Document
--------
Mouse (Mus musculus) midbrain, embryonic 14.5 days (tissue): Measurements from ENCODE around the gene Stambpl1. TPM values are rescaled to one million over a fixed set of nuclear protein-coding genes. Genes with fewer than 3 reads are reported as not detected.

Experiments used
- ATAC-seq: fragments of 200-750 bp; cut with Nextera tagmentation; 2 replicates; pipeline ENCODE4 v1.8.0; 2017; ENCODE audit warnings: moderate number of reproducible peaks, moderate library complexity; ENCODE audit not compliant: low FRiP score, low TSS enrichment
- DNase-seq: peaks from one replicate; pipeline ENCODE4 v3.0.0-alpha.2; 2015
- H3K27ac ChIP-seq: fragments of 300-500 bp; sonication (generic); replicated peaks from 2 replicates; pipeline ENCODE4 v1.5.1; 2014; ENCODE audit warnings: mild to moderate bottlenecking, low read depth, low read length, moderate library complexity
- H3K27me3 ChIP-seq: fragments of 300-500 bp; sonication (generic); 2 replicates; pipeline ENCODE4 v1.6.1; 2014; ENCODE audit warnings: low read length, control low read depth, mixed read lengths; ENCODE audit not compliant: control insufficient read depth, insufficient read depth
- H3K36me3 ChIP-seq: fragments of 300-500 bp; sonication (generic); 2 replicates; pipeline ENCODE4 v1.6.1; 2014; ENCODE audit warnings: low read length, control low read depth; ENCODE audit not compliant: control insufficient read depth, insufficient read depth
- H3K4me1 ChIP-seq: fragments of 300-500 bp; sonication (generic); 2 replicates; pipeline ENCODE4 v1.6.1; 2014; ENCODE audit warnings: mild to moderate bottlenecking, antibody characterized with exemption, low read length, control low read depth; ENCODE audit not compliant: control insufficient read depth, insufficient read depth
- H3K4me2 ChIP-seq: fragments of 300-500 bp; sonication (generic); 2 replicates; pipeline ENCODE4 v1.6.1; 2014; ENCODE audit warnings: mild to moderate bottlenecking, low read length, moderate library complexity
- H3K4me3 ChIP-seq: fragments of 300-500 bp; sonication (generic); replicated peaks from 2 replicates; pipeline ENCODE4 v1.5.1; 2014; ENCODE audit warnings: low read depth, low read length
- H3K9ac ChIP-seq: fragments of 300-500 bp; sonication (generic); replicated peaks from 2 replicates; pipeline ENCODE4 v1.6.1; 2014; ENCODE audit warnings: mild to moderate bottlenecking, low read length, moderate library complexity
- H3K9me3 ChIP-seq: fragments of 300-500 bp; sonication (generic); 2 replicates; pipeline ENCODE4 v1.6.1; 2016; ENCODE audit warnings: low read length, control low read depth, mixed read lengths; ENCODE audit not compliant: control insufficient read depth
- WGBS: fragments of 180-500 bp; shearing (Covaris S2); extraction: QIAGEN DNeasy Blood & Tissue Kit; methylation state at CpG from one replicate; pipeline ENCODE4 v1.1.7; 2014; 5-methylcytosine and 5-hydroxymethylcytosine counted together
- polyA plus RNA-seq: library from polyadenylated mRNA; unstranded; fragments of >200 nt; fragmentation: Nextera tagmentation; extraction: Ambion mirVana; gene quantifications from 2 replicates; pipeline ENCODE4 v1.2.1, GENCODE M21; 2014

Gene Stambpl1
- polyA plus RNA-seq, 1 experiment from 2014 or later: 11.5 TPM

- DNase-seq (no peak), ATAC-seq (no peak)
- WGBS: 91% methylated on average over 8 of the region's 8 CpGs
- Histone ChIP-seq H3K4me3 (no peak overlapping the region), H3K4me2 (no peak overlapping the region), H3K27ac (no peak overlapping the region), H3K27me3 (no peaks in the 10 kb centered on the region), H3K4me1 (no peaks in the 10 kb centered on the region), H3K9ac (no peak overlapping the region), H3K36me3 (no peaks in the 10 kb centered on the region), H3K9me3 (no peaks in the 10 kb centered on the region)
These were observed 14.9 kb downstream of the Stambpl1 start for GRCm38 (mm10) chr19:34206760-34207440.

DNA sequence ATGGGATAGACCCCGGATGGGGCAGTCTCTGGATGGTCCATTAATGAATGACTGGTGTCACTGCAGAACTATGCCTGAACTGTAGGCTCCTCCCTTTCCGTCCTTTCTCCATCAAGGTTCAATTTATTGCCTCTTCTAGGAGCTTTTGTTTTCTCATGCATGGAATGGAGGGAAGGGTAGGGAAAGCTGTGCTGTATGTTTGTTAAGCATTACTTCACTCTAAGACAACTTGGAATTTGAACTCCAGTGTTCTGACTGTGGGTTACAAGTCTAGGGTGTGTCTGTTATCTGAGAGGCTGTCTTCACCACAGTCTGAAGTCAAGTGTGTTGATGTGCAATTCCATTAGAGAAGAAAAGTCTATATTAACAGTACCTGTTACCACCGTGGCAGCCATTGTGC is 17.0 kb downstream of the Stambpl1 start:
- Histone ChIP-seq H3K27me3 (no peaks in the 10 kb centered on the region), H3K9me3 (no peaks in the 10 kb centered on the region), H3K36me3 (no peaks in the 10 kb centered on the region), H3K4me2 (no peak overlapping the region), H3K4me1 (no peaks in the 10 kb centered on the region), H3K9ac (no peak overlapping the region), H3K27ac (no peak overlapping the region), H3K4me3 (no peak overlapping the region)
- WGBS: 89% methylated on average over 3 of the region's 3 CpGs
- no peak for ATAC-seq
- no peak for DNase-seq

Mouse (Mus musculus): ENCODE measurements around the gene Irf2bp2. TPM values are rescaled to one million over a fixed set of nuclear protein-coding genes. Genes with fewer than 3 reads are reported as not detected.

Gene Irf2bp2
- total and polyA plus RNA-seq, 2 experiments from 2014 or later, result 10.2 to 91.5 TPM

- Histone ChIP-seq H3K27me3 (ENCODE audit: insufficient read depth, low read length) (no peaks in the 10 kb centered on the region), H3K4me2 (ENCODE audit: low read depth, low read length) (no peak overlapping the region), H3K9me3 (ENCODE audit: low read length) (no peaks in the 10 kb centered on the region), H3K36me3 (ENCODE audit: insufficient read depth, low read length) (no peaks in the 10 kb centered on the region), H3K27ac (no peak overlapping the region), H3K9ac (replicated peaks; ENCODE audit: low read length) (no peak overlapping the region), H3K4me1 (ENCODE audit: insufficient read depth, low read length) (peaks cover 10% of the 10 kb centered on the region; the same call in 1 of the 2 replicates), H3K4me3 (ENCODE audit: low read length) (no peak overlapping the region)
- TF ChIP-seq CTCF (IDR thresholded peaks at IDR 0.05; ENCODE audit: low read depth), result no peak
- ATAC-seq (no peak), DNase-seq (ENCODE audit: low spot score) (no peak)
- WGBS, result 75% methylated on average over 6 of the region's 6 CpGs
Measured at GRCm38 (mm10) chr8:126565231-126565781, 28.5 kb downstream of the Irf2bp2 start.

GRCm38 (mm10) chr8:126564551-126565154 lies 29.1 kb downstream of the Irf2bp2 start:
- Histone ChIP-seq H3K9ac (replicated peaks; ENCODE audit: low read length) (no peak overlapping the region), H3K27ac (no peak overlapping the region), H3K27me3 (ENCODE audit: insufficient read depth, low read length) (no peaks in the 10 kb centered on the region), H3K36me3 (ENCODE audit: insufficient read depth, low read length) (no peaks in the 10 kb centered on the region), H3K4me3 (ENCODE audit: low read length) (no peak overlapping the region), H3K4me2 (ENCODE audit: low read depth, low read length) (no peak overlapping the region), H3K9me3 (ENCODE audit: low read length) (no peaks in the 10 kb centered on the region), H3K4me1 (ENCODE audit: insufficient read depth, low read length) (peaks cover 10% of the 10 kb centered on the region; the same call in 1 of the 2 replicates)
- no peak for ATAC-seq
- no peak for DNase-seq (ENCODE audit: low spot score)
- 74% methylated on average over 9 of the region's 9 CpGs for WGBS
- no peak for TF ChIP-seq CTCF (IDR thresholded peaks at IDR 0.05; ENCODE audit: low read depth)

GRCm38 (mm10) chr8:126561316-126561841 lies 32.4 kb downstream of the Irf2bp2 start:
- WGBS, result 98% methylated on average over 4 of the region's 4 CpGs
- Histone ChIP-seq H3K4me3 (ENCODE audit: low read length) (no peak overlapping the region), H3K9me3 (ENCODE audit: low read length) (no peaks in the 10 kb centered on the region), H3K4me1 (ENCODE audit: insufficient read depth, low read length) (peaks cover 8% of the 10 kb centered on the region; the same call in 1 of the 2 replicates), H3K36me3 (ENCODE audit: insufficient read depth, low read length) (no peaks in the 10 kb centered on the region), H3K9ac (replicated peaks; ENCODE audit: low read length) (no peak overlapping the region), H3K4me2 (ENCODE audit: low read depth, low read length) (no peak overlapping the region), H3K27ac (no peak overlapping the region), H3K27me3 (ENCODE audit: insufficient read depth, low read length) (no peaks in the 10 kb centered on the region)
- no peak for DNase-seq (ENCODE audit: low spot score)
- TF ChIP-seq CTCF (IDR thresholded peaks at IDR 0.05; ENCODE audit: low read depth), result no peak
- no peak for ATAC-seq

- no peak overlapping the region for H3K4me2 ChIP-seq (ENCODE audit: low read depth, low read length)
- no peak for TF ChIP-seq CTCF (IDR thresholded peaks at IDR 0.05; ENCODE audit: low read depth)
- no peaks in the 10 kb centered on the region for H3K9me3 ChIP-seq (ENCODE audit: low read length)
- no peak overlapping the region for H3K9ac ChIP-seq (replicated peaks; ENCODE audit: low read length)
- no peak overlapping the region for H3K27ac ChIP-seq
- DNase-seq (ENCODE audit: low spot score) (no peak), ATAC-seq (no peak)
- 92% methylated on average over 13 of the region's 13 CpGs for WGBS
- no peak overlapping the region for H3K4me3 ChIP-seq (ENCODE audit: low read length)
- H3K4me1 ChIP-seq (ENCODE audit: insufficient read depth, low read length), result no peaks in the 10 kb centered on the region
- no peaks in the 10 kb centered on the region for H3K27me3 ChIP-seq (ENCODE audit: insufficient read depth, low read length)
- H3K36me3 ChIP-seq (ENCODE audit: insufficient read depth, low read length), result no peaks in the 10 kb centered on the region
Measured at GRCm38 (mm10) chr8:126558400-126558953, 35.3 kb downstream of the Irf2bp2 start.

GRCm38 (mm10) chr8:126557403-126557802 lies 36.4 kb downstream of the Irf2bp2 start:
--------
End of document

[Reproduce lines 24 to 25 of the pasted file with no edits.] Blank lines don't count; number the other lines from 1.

- no peak for ATAC-seq
- no peak for DNase-seq